7 tips for delivering a standout training session (for even the most experienced training providers)

Employee Training

Ben Waugh
by Ben Waugh
7 tips for delivering a standout training session (for even the most experienced training providers)

Following on from my previous blog '4 Essential Elements for Effective Training Sessions'  which has received lots of comments from Training Managers, I thought I would elaborate on this and write another blog based on the messages I have been sent. Here are 7 valuable tips that have been highlighted as being particularly useful for Training Professionals. 

1. Varied content and learning styles 

We all have our own unique learning styles therefore it is crucial that you approach your training sessions as an 'learning experience' rather than a one-way conversation where you fire information at your attendees. 

Benjamin Franklin sums it up nicely - ‘Tell me and I forget. Teach me and I remember. Involve me and I learn.’

A great tip, especially if your training session is a half or whole day, is to break your session by using several types of content to engage your audience and think about using the three main learning styles: visual, auditory and kinaesthetic. Presentation slides should be used as prompts and to show engaging visual content (video, displaying live polling and charts) and to enhance the multisensory experience. Avoid 'Death by PowerPoint' at all costs by not using and reading through blocks of text on each slide.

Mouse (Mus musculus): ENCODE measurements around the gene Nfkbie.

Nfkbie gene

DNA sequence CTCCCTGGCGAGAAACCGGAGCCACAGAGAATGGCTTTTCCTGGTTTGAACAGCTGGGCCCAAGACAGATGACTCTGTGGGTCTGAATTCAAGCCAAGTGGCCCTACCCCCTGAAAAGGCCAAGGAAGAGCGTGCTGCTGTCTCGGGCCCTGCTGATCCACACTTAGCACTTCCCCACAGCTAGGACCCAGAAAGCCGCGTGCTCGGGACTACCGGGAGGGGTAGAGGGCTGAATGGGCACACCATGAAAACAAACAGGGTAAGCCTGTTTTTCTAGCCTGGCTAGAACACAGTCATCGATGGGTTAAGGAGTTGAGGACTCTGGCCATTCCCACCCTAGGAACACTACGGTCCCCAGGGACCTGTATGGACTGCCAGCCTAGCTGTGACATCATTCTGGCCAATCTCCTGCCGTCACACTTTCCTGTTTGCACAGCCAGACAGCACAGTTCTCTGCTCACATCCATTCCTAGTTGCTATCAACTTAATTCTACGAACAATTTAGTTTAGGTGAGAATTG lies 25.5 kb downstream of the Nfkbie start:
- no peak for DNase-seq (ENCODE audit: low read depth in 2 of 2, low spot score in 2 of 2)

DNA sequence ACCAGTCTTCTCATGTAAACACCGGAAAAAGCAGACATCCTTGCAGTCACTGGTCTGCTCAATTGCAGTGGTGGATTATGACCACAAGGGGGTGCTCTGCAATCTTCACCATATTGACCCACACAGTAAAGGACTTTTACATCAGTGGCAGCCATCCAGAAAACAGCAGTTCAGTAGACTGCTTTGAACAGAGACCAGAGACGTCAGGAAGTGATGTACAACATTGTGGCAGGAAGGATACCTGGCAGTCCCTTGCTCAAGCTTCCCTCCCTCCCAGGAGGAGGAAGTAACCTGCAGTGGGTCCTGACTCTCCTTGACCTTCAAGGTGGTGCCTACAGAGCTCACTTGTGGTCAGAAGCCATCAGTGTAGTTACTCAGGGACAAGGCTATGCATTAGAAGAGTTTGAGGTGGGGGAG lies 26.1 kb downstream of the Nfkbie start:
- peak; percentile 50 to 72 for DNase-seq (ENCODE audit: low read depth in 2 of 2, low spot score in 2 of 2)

Do's - Create a learning experience, use different types of content and activities to make your sessions engaging for your attendees.

Don'ts - 'Death by PowerPoint' and treating your session as a one-way conversation. 

2. Training made fun 

Training sessions can have the unwanted stigma of being boring and pointless. No one wants to sit through a lacklustre training session. Make sure to keep your training activities exciting and fresh, so you will inspire and energize your attendees. A well-known training anecdote says that trainees forget 50% of what they learn as soon as they leave the room so delivering training sessions using a variety of activities will help to enhance the learning experience by making it memorable. These types of training sessions could include: team building activities, e-learning, instructor-led training, blended learning, practical and experiential learning, problem solving and role playing. Measuring the impact of these different types of training by polling your attendees before and after the session is highly valuable as you will be able to tell what works well for you and your attendees.